One of the major characteristics of our contemporary culture is a positive, almost banal, view of the transgression and disruption of cultural boundaries. Strangers, migrants and nomads are celebrated in our postmodern world of hybrids and cyborgs. But we pay a price for this celebration of hybridity: the non-hybrid figures in our societies are ignored, rejected, silenced or exterminated. This book tells the story of these non-hybrid figures D the anti-heroes of our pop culture.
The main example of non-hybrids in an otherwise hybridized world is that of deep old age. Hazan shows how we fervently distance ourselves from old age by grading and sequencing it into stages such as `the third age', `the fourth age' and so on. Aging bodies are manipulated through anti-aging techniques until it is no longer possible to do it anymore, at which point they become un-transformable and non-marketable objects and hence commercially and socially invisible or masked. Other examples are used to elucidate the same cultural logic of the non-hybrid: pain, the Holocaust, autism, fundamentalism and corporeal death. On the face of it, these examples may seem to have nothing in common, but they all exemplify the same cultural logic of the non-hybrid and provoke similar reactions of criticism, terror, abhorrence and moral indignation.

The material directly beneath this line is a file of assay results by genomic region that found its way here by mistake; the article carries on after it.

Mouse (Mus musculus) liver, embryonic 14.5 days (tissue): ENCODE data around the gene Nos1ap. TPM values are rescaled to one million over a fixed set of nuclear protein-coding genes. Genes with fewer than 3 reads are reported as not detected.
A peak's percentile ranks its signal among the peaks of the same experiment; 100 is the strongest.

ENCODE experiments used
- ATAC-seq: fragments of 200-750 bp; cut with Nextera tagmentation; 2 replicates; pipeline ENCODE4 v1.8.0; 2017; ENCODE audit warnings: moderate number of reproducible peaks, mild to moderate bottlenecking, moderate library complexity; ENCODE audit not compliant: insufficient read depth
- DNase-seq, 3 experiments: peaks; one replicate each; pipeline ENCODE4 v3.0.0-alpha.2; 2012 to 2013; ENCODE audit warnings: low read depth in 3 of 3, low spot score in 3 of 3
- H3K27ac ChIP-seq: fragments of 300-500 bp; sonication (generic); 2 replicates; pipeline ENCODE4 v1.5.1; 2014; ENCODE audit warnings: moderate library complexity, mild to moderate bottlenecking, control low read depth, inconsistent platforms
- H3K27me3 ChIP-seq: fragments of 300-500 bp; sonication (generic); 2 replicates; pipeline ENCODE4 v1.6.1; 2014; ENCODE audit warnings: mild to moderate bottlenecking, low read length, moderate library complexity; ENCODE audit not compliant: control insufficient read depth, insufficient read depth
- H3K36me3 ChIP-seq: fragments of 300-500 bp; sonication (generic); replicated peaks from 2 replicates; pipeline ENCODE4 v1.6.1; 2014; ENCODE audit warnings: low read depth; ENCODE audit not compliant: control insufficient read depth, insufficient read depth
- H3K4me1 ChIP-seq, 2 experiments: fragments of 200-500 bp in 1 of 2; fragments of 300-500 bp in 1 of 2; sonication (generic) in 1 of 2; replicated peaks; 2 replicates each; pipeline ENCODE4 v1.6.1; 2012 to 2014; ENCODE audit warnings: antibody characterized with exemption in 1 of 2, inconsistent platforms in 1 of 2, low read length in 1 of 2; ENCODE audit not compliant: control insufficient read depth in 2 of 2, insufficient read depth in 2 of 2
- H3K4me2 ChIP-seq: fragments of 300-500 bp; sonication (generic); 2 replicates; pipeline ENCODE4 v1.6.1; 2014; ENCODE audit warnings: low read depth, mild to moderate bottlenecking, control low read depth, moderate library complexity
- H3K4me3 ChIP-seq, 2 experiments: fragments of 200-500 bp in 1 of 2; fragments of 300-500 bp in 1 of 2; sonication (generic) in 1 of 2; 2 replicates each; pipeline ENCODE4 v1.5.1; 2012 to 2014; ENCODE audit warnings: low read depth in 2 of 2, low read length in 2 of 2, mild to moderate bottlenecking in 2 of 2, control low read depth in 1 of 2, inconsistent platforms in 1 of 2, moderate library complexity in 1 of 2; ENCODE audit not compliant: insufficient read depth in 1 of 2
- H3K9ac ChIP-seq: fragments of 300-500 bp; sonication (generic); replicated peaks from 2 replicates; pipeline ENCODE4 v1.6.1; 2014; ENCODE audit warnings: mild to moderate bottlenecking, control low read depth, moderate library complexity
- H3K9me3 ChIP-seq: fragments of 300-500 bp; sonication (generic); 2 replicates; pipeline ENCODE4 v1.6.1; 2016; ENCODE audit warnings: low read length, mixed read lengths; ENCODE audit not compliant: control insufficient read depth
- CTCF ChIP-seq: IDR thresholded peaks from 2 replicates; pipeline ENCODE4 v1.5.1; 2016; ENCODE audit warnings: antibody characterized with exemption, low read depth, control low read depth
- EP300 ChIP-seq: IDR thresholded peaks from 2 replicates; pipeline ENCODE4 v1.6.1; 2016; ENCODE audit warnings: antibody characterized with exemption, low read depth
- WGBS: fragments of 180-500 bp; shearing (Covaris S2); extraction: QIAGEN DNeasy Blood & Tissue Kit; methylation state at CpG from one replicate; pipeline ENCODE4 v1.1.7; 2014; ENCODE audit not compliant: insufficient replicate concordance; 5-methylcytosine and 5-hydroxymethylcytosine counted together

This highly original and iconoclastic book offers a fresh critique of contemporary Western culture by focusing on that which is perceived as its other D the non-hybrid in our midst, often rejected, ignored or silenced and deemed to be in need of globally manageable correction.
Haim Hazan is professor sociology and social anthropology at Tel-Aviv University, and Co-Director of the Minerva Centre for Interdisciplinary Studies of the End of Life.
Acknowledgments vi Introduction: Zones and Discourses of Cultural Sturdiness 1 1 Terms of Hybridity: (Non-)Hybridization and (Anti-)Globalization 10 2 Becoming a Non-hybrid: The Very Old as Deadly Others 46 3 Impasses of Hybridity: From Liquidity to Quiddity 91 Conclusion: Bringing the Extra-Cultural Back In 131 References 144 Index 165